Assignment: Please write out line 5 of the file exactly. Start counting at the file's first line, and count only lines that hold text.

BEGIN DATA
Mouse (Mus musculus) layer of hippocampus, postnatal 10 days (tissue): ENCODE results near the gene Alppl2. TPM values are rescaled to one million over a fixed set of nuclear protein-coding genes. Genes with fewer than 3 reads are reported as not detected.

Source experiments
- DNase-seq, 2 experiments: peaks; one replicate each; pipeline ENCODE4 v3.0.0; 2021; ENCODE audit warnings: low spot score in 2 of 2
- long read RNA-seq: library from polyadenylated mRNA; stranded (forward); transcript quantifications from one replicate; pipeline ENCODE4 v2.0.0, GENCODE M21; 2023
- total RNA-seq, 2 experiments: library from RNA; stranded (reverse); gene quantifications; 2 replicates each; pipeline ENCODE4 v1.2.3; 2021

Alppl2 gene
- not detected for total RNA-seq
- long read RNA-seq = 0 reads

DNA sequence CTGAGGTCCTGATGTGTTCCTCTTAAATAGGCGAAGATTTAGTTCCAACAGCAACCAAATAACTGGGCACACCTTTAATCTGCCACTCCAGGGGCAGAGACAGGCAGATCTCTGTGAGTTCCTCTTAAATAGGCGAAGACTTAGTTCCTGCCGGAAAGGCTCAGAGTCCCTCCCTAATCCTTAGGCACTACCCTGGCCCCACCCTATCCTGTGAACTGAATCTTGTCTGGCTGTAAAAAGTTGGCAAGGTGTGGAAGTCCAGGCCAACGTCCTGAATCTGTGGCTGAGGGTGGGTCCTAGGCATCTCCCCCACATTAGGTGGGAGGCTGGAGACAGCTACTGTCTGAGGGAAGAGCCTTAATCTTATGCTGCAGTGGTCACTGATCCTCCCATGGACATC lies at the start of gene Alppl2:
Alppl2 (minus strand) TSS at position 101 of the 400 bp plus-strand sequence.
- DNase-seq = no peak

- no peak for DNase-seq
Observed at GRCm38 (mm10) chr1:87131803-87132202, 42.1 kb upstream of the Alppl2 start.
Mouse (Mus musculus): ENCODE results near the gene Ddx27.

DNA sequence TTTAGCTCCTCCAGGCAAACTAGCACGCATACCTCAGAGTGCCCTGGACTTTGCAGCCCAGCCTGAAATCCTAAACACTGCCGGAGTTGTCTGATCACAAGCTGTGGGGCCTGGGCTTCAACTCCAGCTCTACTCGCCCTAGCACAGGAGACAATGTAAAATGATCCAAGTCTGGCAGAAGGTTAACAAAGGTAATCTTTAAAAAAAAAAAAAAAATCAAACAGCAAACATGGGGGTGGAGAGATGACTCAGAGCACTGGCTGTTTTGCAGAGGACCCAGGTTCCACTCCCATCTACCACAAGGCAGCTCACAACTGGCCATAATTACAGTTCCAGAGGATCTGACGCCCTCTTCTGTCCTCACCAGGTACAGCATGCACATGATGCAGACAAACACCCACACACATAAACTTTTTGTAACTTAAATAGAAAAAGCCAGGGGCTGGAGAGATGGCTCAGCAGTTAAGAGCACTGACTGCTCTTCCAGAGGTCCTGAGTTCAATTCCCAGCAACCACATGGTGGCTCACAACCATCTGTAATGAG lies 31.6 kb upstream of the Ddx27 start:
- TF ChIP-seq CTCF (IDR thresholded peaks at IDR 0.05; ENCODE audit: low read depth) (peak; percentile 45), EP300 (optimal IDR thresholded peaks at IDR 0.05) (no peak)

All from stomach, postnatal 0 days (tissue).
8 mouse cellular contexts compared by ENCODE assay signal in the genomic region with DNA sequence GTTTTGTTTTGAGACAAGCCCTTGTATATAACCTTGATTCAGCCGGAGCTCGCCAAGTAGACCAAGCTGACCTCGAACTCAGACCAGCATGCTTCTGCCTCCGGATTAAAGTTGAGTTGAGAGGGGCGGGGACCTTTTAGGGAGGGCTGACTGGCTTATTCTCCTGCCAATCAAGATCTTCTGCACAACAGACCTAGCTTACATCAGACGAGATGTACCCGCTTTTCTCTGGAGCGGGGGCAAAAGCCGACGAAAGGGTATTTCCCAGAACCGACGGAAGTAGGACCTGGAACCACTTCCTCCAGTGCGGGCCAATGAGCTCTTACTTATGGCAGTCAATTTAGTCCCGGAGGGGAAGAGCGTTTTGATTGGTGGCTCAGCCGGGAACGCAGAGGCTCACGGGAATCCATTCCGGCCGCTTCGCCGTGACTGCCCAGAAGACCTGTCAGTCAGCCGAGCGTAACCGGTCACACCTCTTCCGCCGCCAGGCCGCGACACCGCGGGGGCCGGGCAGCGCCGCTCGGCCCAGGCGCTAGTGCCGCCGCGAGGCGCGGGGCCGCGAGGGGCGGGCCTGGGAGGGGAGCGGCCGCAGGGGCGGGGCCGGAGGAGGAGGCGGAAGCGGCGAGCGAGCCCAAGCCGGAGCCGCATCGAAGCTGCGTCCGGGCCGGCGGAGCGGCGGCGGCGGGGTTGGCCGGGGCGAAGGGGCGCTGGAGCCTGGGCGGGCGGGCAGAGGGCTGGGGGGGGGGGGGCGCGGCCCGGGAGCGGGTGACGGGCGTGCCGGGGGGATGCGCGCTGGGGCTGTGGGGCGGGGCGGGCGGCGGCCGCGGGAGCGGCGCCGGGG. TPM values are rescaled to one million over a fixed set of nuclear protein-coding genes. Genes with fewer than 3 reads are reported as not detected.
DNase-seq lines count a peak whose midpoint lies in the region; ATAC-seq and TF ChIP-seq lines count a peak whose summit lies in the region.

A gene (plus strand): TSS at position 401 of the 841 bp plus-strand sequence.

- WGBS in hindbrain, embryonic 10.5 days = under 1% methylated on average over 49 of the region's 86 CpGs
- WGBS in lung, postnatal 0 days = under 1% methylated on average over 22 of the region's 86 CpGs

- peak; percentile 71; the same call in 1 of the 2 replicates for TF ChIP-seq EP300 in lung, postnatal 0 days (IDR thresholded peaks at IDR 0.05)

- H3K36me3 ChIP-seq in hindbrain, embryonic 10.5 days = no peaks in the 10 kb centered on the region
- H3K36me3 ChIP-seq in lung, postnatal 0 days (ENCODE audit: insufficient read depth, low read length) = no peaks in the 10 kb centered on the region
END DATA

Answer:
- total RNA-seq, 2 experiments: library from RNA; stranded (reverse); gene quantifications; 2 replicates each; pipeline ENCODE4 v1.2.3; 2021